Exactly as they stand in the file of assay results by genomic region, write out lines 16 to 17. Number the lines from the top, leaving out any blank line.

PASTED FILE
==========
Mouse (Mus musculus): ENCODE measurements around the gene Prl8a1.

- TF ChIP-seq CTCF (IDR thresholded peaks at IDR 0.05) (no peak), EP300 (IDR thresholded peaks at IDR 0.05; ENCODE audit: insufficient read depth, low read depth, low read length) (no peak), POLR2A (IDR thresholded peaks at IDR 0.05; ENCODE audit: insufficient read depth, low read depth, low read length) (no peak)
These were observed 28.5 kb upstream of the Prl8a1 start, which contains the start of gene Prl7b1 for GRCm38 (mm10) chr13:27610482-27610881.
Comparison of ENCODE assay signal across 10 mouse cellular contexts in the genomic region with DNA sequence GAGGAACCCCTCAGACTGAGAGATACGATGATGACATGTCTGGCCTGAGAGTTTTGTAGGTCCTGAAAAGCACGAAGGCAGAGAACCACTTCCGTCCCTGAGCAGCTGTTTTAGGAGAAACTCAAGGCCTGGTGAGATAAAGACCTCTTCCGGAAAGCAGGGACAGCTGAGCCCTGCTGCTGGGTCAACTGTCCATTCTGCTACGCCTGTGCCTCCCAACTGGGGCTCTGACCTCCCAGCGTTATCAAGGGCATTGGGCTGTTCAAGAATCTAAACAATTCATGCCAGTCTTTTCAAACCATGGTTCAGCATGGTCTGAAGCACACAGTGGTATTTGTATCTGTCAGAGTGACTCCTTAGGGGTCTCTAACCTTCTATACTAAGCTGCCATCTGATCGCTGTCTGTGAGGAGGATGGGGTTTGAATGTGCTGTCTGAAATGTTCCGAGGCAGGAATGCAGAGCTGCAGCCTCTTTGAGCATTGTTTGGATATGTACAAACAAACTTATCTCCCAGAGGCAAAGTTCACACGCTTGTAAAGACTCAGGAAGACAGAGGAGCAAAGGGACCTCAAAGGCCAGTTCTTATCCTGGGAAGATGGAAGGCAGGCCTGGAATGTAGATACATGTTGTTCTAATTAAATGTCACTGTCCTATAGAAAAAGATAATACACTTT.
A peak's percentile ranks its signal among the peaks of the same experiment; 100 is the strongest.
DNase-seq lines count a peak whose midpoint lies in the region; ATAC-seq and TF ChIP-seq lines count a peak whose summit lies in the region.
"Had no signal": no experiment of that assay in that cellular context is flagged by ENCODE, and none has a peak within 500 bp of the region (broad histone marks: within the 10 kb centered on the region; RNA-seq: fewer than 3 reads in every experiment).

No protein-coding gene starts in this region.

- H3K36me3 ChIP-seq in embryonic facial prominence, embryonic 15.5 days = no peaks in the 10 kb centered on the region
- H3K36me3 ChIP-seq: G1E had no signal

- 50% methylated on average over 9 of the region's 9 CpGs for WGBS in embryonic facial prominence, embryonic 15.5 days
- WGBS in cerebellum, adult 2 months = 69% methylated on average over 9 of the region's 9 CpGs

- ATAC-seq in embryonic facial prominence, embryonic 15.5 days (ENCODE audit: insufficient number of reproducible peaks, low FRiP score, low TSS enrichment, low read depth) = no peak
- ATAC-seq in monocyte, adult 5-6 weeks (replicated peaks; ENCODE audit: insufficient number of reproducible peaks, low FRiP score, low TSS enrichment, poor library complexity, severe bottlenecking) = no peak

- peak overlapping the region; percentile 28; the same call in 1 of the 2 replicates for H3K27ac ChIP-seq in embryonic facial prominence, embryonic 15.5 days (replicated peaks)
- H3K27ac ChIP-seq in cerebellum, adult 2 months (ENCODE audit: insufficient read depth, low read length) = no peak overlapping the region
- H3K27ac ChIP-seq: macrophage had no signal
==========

- H3K27ac ChIP-seq in cerebellum, adult 2 months (ENCODE audit: insufficient read depth, low read length) = no peak overlapping the region
- H3K27ac ChIP-seq: macrophage had no signal